We've watched her grow up from afar, a sometimes gawky presence in her parents' turbulent life, a silent figure both famous and unknowable.
Now, finally, Chelsea Clinton speaks.
The 21-year-old University of Oxford student has written an intensely personal account of her reaction to the Sept. 11 attacks for the December issue of Talk magazine:
"I woke up that Tuesday morning feeling good about where I was in my life and happy about where I was going. Now that sense of security is gone, and since the 11th, for some moment every day, I have been scared. Not by a sense of immediate, immense danger, but by something more subtle and corrosive: an uncertainty about my place in the world _ where I am emotionally, psychologically, and sometimes even physically."
Turns out the young lady has quite a bit to say. She even mentions her former boyfriend.
Editor Tina Brown said that she had approached Clinton several times before but that after the attacks the former first daughter made the offer through her parents' agent, Robert Barnett. After an initial meeting about the focus of the piece, Clinton's draft _ written on deadline _ needed "a few tweaks and suggestions."
"It has a kind of clarity, conviction and honesty which really blew me away," said Brown. "She wasn't interested in spin or how did she look or how did she sound. She wanted to tell the emotional truth about that day. I definitely think she's a good writer."
It's hard to overstate the fervor with which Bill and Hillary Clinton tried to shield their daughter, who was 12 when they entered the White House, from the media glare. Even on overseas trips, whatever she said was declared off the record.
While the press largely played along, People published a cover story on how Chelsea was coping with the Monica Lewinsky scandal that infuriated the first couple.
"The Clintons did not want her to grow up with any of that dysfunction that comes from being a celebrity, and she didn't," says former White House spokesman Mike McCurry. "But she's a grown lady now and quite impressive, and fully capable of making her own decisions about writing an article."
Chelsea Clinton writes that on the morning of Sept. 11, she was staying with her best friend from Sidwell Friends School, Nicole Davison, at her apartment near Manhattan's Union Square _ not far from the World Trade Center.
When Davison called from work to say that a plane had crashed into the twin towers, Clinton tried to call her mother but the line went dead after an assistant answered. She "stared senselessly at the television," then headed downtown, where she heard a deafening rumble. The first tower had collapsed. On her way back to the apartment, Clinton learned that the Pentagon had been attacked.
She thought of the Humpty Dumpty nursery rhyme.
"I am still unsure about what Humpty Dumpty represented to me on that day, because I do not subscribe to _ and I even resent _ the theory that America's arrogance, even indirectly, led to the attacks. It just seemed as though the world were falling down, like Humpty Dumpty."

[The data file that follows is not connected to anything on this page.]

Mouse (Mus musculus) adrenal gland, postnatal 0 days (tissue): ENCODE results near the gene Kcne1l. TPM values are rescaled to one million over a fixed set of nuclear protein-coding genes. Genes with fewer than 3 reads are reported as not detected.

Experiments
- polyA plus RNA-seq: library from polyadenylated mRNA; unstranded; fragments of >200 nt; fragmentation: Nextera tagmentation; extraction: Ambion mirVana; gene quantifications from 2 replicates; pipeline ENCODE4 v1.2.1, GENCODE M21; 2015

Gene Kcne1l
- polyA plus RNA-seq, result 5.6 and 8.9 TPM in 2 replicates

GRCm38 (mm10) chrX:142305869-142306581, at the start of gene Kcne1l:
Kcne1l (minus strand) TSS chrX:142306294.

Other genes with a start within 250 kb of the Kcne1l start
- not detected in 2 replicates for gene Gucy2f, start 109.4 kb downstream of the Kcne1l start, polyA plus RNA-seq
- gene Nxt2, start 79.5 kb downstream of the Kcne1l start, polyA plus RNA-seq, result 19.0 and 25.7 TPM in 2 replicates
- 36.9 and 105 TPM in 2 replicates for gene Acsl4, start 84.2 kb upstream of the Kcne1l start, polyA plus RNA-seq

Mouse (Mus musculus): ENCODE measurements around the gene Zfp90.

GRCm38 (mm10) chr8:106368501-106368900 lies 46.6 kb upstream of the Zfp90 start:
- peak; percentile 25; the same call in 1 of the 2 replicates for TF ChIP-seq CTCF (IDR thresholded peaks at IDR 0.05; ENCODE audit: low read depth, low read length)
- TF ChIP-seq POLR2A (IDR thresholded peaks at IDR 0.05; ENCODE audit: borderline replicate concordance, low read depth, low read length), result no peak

In one passage, Clinton deftly makes clear her Democratic pedigree while embracing bipartisan unity. Venturing out again with Davison, "I was expounding on the detriments of Bush's tax cut as we approached Grand Central Terminal and were met with hordes of people running out of the station," some crying "Fire!" and "Bomb!"
"We all were crying. We all thought we were literally going to have fire rain down on us. . . . For a brief moment I truly thought I was going to die.
"Once we stopped running, I started praying. I prayed for my country and my city. I stopped berating the tax cut and started praying that the president would rise to lead us. And I thanked God my mother was a senator repre-senting New York and that Rudy Giuliani was our mayor. I have never reacted more viscerally to a leader, particularly not to one I had been criticizing just the day before for some insensitivity or other. . . .
"I realized that I had become a New Yorker. I expect now that I'll always be one."
Clinton burst into tears again _ tears of relief _ when her mother finally reached her by cell phone. When her father returned from a trip to Australia, she was anxious to bring him to Manhattan, knowing "he would want to connect with everyone who was confused and suffering, including his daughter." As they worked the area near Ground Zero, she answered some questions on camera, and "the reporters were clearly a bit surprised, as I had stonewalled every question anyone in the media had ever asked me throughout my entire life."
Still, Clinton was lonely and longed for her ex-boyfriend, whom she didn't name. "We had parted because of circumstance. I was going to England for two years, and he had one more year of college. It seemed to be the pragmatic and right decision for both of us at the time, and I now know that it was. But at one moment Thursday night I wanted the ease of being truly comfortable with someone, and I craved some good, long hugs. In general I am an incredibly self-reliant person. . . . He came, and that weekend I laughed for the first time since the 11th. That was the greatest gift he has ever given me."
Now in England, Clinton seeks to be around other Americans and finds "it is very difficult to hear America criticized right now." As for her life, "sometimes I have a certain clarity of purpose; other days I don't. I do not think it is out of place to divide my life into before and after the 11th."
Brown has long enjoyed a good relationship with Hillary Rodham Clinton, who helped her launch Talk in 1999 by granting an interview in which she talked about her husband's infidelities.